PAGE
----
My FICO score is 703. Does this qualify as excellent credit?

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Question: My FICO score is 703. Does this qualify as excellent credit?

Answer: A few years ago, a credit score of 703 carried more clout than it does right now. Today, an excellent credit score is a little higher and is usually defined as 750-850. Some credit card issuers might still consider a credit score as low 720 to be excellent, but most issuers have raised the bar to 750.

But a 703 FICO score does put you in the "good credit" category. The range for a good credit score is generally 700-749, so your 703 barely makes the cut. Since you're barely in the good category, take care not to do things that might drop your score below 700. For instance, if you plan to apply for a loan or mortgage anytime soon, don't apply for new credit cards in the near future. Every time you apply for a card and an issuer looks at your credit report, this is called a "hard inquiry." A hard inquiry can lower your score a few points. A few points doesn't sound like much, but since you're living on the edge of good credit, it can make a huge difference in your ability to get a good interest rate.

If your goal is to end up in the land of excellent credit scores, then good for you. It will take some time, but you're not that far away. Make sure you pay your bills on time. And not just your credit card bills, but every bill you receive. As I said before, don't open new accounts unless it's absolutely necessary. And don't close accounts, either, while you're trying to increase your score. In most cases, closing an account can lower your score because it lowers your utilization ratio, which compares the amount of credit card debt you have to the amount of available credit.


  1. Cosmo September 16, 2017 - 3:03 pm
    It seems like anything you do, other than pay your bills on time, at least has the potential for, if not the likelihood of, lowering your credit score. Apply for credit? Lower score. Don't apply for credit? Lower score. Have a mortgage? lower score. Don't have a mortgage? Lower score. Get married? Lower score. Stay single? Lower score. I don't worry about it anymore because it's all a scam. I had to freeze my credit reports anyway because my data was hacked from entities too big to fail. We're too small to matter.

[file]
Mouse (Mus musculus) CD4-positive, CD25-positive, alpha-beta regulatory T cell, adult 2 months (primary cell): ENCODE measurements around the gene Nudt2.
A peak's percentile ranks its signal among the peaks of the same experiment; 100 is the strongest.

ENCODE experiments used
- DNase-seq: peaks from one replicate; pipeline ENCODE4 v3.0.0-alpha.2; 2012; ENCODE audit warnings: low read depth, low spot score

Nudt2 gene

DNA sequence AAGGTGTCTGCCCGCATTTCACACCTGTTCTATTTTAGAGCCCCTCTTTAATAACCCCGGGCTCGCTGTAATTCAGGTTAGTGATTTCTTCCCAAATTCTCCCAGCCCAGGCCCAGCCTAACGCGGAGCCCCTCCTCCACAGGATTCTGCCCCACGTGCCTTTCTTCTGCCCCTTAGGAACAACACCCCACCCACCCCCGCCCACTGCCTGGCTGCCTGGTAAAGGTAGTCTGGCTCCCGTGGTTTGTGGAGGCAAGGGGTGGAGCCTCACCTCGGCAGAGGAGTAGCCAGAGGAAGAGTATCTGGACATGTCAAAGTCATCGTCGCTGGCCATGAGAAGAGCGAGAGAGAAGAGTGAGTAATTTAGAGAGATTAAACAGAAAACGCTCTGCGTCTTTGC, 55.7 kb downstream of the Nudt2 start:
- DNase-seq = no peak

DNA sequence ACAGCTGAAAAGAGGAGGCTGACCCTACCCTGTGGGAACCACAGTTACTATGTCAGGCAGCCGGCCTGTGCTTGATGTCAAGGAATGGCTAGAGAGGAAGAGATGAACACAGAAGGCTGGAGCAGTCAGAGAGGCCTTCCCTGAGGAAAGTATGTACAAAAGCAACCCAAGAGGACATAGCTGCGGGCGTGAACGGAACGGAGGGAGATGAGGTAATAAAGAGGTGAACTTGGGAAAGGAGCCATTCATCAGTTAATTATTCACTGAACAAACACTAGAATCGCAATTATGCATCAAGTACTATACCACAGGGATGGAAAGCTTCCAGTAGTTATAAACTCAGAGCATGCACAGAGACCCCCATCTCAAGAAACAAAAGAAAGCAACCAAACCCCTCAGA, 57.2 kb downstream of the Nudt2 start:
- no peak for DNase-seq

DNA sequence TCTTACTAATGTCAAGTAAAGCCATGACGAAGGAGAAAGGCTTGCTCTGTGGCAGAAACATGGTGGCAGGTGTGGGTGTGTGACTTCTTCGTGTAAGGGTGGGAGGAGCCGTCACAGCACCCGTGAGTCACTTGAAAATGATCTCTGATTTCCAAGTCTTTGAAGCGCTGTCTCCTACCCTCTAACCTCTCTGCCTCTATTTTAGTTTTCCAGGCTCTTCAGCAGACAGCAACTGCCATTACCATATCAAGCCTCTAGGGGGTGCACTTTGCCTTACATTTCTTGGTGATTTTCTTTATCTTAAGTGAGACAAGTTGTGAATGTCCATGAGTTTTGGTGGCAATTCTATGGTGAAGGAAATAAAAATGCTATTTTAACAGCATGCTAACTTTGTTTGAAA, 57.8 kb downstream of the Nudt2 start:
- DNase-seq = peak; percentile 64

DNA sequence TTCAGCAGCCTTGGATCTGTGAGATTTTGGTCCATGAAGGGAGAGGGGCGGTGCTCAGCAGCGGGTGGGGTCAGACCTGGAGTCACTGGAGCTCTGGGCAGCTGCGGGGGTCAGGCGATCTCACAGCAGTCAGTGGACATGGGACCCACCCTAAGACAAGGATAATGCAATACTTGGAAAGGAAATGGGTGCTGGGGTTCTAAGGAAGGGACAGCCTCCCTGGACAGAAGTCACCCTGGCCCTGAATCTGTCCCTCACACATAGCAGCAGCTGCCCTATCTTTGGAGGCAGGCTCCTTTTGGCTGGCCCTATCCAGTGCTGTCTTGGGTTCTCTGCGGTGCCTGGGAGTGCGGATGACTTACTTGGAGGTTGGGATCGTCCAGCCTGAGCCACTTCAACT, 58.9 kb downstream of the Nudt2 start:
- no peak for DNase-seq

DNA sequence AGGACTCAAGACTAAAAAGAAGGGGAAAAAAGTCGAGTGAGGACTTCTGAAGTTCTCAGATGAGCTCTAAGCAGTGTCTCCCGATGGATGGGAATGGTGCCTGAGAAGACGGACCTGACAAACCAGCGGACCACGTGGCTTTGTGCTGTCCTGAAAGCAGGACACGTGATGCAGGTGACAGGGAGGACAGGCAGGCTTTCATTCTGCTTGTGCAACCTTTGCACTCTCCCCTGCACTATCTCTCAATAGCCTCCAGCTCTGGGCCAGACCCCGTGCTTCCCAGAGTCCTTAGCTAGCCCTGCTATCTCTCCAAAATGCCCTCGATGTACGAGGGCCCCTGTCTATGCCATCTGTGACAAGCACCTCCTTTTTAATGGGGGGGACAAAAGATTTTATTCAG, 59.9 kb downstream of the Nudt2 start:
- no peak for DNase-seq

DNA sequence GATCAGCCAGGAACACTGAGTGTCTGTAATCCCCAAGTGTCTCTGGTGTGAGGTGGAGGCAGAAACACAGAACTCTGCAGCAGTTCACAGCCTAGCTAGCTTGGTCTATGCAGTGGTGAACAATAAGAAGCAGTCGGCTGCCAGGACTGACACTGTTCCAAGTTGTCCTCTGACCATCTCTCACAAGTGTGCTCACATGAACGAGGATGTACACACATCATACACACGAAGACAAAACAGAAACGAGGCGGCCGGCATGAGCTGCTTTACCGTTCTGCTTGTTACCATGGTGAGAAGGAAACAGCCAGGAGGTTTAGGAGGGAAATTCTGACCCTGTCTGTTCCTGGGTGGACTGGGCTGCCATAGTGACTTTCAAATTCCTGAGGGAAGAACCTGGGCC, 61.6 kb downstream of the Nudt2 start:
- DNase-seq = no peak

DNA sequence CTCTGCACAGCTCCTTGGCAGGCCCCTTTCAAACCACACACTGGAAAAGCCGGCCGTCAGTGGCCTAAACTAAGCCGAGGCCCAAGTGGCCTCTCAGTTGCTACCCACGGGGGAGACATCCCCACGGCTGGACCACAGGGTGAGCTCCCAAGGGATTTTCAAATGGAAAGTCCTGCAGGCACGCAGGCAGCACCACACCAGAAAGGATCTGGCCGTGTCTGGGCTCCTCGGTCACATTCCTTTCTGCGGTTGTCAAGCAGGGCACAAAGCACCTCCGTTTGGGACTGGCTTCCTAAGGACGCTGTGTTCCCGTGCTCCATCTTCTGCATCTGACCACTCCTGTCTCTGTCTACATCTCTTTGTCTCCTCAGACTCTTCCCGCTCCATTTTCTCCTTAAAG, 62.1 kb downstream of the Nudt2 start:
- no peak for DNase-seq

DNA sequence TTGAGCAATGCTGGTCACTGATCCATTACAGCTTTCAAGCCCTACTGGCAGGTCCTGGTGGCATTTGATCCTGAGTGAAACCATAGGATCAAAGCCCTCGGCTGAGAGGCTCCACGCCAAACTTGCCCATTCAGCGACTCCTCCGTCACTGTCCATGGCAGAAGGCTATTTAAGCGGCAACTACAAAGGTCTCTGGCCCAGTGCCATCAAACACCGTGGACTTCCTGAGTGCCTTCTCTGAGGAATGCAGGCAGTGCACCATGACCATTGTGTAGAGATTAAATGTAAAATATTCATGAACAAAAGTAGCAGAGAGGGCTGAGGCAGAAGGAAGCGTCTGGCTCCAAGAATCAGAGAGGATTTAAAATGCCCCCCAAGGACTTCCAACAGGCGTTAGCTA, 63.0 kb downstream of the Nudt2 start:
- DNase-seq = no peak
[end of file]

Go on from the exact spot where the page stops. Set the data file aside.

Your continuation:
Reply »  
    1. Brooklyn Lowery September 22, 2017 - 9:23 pm
      I understand your frustration. It can seem like a "no-win" situation sometimes. I would encourage you to think about your credit score less as a series of individual moves/not moves and more as a marker of your long-term credit personality/health. Generally, as long as you're making good credit decisions overall -- paying bills on time, keeping a good mix of accounts open for a long time, keeping your credit utilization ratio in check, etc. -- your credit score should bounce back pretty quickly from any incremental drops related to the things you mentioned (opening a new account, getting married, etc.).
        Reply »  
  2. RRT1997 August 17, 2015 - 5:00 pm
    I checked on ONE payday loan interest rate but found on my credit report that DOZENS of payday loan company's have, without my knowledge or permission checked into my credit scores. Evidently if you are curious about loan interest rates your email server, via search engine, gives access to you name, etc. to dozens of payday loan companies. I find this troubling. My search engine, Yahoo, gave dozens of payday loan "outfits" my identity even though I never contacted them or inquired about them. Once these "outfits" had my identity they, without my knowledge or permission, gained access into my credit scores. These were all documented on my credit report. Something I never authorized to anyone.
      Reply »  
  3. Roger August 24, 2013 - 6:54 pm
    who really knows what constitutes a good credit score. The powers that be have made it so complicated I don't think they understand it themselves.
      Reply »  
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